Hot answers tagged shapes
This effect is referred to as "low-poly." The name comes from 3D models with a low number of polygons. Search for low poly and you will find a lot of examples, tutorials, etc. as this style has been somewhat in vogue lately.
You can achieve this using a combination of smart filters & clipping masks. First create all the shapes you want to use as blurred areas and add them to a new group With the background image you want blurred selected go to Filters -> Convert for Smart Filter. This will convert the image to a smart object and allow you to apply filters ...
You may need to settle for increased or decreased luminance of the area covered by the rectangle. Blur requires pixel-pushing. If luminance variation is acceptable, do the following: Put a new layer above the background Fill it with either white or black Change its opacity to suit the need and taste In the sample below, the white rectangle has 50% ...
Use a line instead of a shape, lines can have round ends. Relevant Adobe Help Document
I am guessing you are trying to achieve the result below??! To achieve this, you only need the blend tool. First start with the two objects (your starting point and your end point). Position them so they are overlapping. Select both objects and select Object > Blend > Make. Now create an empty circle from the rotation point, with a black stroke. make ...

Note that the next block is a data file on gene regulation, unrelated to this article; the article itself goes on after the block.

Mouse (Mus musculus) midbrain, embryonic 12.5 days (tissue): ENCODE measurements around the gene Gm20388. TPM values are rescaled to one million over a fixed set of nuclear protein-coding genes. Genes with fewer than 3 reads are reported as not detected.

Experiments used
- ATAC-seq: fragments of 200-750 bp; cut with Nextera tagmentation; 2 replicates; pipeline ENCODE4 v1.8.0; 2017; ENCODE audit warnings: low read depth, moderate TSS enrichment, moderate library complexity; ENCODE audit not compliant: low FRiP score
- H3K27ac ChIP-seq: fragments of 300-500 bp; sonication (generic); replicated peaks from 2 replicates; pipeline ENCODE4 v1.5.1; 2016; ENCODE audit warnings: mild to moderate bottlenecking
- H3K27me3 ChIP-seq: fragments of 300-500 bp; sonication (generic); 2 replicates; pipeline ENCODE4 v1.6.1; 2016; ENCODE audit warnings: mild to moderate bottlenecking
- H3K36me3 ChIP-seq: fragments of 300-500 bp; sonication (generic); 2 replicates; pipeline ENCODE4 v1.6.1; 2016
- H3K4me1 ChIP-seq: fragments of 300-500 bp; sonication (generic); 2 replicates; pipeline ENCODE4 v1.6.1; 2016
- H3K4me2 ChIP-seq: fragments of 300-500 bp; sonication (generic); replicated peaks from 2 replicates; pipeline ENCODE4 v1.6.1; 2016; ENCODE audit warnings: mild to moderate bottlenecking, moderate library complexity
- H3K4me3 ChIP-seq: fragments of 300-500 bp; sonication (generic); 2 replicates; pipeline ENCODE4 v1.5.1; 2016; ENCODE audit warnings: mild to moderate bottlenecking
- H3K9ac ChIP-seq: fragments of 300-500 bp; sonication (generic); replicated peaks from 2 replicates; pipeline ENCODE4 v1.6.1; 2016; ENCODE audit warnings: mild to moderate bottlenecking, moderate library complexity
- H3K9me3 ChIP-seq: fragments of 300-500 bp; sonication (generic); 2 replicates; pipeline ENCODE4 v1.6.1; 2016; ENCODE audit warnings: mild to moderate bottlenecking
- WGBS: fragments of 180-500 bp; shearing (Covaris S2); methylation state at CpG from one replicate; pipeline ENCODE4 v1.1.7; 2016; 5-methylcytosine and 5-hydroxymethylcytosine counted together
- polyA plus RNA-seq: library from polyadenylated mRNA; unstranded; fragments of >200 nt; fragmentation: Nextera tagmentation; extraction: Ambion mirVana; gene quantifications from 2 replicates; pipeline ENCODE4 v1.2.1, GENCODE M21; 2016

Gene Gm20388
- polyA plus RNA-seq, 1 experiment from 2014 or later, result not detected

Create object and shrinked object of the same object. Blend specified steps. That will create a blend. Draw a Circle. Select blend object and circle. Go to object, blend and replace spine.
This is the current iOS effect, it's like frosted glass. It looks great. But Photoshop cannot accomplish this effect on-the-fly. It can only be applied on a per-object basis as discussed above. Unfortunately you can't have a "blur layer" only a blurred object.
Not knowing how you are drawing the rectangles here is what I will suggest: Where you want the first rectangle, create a selection with rectangular marquee tool While the selection is still active, drag guides from the left and from the top to snap to the edges of the selection, you should have four guides intersecting at four corners of the selection Now, ...
A good practise while creating vector logos or icons is to keep them with the lowest amount of points. In order to avoid the creation of so many points while merging shapes I would suggest to try different methods of combining shapes. Try using the Shape Merger tool (Shift + M on AI's latest release) or by using the pathfinder tool (Window > Pathfinder). ...
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